Health

ArtBra in Southington helps fund integrated medicine programs in fight against cancer

ArtBra in Southington helps fund integrated medicine programs in fight against cancer

SOUTHINGTON — Cheers and cheers erupted from the guests at the ArtBra Fundraiser hosted by After the Storm Inc. when the first model came down the catwalk in a bra and skirt outfit inspired by the Roman hunter Diana.

The outfit was completed with a toy arrow and a bow and the model posed at the end of the walkway, going so far as to point her toy gun at the audience. She continued to entertain the public as the auctioneer began.

“This isn’t a synthetic bra. It’s an artificial outfit,” he exclaimed as he enticed onlookers to increase the bid, which quickly reached a winning bid of $550.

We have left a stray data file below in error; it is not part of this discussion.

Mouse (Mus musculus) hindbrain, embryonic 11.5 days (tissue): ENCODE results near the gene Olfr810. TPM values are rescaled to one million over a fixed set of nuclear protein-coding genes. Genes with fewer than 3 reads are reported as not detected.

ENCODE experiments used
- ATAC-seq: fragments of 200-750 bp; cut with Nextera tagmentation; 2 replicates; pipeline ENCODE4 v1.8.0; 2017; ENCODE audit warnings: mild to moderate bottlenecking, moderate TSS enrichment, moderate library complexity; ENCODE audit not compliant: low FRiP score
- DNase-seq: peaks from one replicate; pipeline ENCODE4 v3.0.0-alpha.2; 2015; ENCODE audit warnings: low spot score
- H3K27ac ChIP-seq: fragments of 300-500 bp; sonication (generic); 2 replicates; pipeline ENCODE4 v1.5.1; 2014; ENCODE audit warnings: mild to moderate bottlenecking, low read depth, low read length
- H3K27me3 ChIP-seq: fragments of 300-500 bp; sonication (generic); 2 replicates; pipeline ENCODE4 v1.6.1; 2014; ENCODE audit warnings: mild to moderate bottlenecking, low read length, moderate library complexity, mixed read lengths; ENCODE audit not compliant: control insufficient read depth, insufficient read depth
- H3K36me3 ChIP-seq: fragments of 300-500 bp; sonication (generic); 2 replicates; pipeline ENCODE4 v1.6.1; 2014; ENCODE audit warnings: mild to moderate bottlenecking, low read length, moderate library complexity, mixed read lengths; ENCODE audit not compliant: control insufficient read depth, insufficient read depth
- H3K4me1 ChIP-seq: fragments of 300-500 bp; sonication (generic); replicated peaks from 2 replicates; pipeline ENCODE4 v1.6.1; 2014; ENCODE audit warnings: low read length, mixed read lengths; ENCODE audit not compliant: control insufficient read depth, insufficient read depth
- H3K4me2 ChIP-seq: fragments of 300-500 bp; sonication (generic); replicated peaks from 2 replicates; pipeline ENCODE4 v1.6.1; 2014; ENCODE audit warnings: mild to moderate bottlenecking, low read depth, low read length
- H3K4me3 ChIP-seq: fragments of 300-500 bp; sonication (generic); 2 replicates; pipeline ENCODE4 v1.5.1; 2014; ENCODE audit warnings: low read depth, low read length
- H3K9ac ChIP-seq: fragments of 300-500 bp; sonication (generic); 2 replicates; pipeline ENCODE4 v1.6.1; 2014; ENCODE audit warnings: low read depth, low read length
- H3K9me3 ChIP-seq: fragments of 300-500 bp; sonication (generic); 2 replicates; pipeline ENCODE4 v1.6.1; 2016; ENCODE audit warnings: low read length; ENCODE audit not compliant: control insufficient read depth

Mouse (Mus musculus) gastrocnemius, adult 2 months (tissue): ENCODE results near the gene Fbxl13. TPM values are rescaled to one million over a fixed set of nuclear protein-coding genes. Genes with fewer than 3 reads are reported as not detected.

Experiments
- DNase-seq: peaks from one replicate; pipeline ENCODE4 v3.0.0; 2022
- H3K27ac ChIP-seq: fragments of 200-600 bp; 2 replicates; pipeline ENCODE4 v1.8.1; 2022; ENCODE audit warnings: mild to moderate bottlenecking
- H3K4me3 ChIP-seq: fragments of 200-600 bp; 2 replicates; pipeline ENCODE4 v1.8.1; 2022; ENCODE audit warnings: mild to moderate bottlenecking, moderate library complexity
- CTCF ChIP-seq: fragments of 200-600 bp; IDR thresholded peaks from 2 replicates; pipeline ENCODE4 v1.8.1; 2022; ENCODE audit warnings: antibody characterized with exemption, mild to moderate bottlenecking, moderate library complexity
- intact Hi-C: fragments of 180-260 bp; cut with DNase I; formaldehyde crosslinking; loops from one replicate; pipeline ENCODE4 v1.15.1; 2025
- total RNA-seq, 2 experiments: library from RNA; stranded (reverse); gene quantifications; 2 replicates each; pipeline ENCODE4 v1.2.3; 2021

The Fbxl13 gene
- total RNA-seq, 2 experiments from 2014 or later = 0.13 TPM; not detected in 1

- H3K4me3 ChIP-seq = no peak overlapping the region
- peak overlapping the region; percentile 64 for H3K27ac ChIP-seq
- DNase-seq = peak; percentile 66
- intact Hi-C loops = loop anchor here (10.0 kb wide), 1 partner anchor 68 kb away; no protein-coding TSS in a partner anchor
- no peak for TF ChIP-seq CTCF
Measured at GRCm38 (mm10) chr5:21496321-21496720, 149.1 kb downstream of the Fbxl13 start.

All bras are made and donated by local artists. From a purple unicorn bra to a bra featuring working toy helicopter fans, the elaborate wearable art is inspired by the strength and courage of cancer survivors. As the evening wore on, the bids for bras went higher and higher. The last bra, a carnival-inspired Mariposa Ruby bra, sold for $3,100.

ArtBra Fundraiser was a half-hour and half runway show that raises money to fund local free integrated medicine programs for cancer survivors by auctioning unique, handmade, themed bras at the Aqua Turf Club on August 4.

At the time of publication, Willett had no total earnings from ArtBra 2022. Their last show hosted in 2019 brought in $60,000.

“Unless you’re diagnosed, I don’t necessarily think people realize the benefits of integrated medical services,” said Christine Willett, founder and president of After the Storm Inc. “If you’re not personally connected to a survivor, you probably don’t understand the benefits of sound therapy or journaling or equine therapy and how important it is to those going through treatment.”